Video summary of the review article "Global increase in diabetes: implications for the control of tuberculosis" published in the open access journal Research and Reports in Tropical Medicine by Fisher-Hoch.
Abstract: Diabetes represents a greater threat to the global control of tuberculosis (TB) than previously appreciated, with the risk of reversing the achievements of several decades. An estimated 382 million people worldwide have diabetes, half of which are undiagnosed. Most live in low and middle income countries along with many of the two billion people infected with TB. Although the frequency of TB in type 1 diabetes was known for centuries, only recently have we observed the triplism of TB in type 2 diabetes, especially in high burden TB populations, such as Peru, Russia and the Republic. Popular of China. In India, it is estimated that diabetes has increased TB cases by 46% between 1998 and 2008. Diabetes is a greater long-term threat to tuberculosis control than the human immunodeficiency virus (HIV) / syndrome of acquired immunodeficiency (AIDS), since ten times more people affected by diabetes than HIV / AIDS in larger geographical areas. Diabetes in tuberculosis increases drug resistance, treatment failure and mortality, and may increase the spread of drug-resistant strains. Late or missed diagnosis ignores the transmission of TB and makes it difficult to control diabetes. Treatment adapted for patients with diabetes requires well-designed clinical trials. The framework of the World Health Organization (WHO) for the care and control of diabetes and TB needs better detection strategies. The determination of the best way to establish bidirectional detection is hampered by the lack of affordable and reliable methods. The recommendations include the education of health care providers, patients and communities. Structured diabetes programs with records and effective follow-up could be modeled and communicated with existing TB programs. Vital research should address new diagnostic tools, reduce cost and evaluate intervention strategies, as well as a better understanding of the impaired immune responses that make patients with diabetes more susceptible to TB and target targeted therapies. . The solutions will require the combination of good science, good decision-making, adequate financing and political will.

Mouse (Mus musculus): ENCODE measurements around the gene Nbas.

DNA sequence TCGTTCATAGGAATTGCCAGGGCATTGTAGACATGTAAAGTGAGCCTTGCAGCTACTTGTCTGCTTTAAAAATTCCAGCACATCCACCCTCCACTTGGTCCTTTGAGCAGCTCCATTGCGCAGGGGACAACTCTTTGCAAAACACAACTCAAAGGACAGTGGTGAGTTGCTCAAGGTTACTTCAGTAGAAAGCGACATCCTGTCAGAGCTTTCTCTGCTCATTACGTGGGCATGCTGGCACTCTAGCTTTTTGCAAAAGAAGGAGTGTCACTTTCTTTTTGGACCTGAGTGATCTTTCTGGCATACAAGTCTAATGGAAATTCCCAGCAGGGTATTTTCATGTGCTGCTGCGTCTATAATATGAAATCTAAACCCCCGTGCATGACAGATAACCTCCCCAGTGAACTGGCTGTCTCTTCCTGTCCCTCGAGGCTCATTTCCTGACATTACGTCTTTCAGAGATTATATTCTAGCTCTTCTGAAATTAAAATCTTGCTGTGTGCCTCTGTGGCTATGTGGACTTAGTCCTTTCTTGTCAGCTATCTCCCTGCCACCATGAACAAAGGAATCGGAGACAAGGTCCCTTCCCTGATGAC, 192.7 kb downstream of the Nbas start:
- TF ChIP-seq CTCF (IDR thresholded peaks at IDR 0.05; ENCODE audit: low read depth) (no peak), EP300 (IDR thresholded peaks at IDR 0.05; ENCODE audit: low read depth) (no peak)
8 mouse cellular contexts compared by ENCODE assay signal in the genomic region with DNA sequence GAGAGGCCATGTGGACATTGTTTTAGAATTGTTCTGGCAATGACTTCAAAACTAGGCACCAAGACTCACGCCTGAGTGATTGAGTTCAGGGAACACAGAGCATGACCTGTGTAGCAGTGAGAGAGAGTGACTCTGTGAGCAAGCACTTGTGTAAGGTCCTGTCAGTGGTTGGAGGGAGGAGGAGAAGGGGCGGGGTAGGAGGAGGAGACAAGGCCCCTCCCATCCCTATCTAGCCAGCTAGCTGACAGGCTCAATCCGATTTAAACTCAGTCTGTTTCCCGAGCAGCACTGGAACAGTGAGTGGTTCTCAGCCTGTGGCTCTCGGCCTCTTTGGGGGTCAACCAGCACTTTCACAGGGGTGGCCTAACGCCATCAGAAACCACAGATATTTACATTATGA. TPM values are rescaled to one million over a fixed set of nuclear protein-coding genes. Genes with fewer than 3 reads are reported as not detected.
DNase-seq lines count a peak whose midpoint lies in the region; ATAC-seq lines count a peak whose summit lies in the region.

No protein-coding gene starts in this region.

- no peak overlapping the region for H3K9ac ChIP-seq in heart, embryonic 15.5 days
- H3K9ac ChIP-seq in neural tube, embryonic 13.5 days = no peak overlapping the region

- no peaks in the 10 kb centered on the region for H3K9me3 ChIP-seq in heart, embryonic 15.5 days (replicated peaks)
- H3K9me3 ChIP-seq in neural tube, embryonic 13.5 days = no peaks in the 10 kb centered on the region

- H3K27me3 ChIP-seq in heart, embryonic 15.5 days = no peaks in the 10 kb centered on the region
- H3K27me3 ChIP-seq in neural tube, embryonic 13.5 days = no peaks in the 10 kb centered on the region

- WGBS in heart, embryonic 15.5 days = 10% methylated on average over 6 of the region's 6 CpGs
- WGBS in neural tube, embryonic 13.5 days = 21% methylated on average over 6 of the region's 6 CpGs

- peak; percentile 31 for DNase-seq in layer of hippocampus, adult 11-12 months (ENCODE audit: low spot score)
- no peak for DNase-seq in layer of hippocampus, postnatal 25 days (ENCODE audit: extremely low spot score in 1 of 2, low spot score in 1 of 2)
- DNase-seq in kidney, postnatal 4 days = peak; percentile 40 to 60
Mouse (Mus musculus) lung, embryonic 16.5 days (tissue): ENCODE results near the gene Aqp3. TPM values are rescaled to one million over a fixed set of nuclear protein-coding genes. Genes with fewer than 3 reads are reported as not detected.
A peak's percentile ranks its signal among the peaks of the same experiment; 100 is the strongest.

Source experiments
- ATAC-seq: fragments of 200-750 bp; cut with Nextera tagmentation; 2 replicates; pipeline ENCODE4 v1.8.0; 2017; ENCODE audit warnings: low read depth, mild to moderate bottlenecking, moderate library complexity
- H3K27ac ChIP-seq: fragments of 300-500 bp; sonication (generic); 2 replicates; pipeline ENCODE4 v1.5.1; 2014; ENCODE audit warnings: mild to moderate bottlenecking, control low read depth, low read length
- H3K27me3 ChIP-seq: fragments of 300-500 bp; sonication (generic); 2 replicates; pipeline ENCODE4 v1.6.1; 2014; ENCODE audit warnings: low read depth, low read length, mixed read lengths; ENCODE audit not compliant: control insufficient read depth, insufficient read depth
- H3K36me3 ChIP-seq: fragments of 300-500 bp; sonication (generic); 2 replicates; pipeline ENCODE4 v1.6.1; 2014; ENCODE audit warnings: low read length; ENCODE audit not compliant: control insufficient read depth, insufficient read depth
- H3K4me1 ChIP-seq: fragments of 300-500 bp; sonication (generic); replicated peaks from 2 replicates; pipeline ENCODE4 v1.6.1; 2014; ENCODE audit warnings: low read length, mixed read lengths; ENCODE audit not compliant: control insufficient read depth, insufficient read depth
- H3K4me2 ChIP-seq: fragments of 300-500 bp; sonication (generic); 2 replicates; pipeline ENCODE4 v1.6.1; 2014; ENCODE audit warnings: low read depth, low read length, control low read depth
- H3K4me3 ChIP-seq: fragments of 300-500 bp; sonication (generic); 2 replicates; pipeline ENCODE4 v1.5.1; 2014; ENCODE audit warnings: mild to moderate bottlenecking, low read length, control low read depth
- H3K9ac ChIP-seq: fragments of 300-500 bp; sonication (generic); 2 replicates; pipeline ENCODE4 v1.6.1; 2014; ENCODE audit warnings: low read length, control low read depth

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Video credits to Dove Medical Press YouTube channel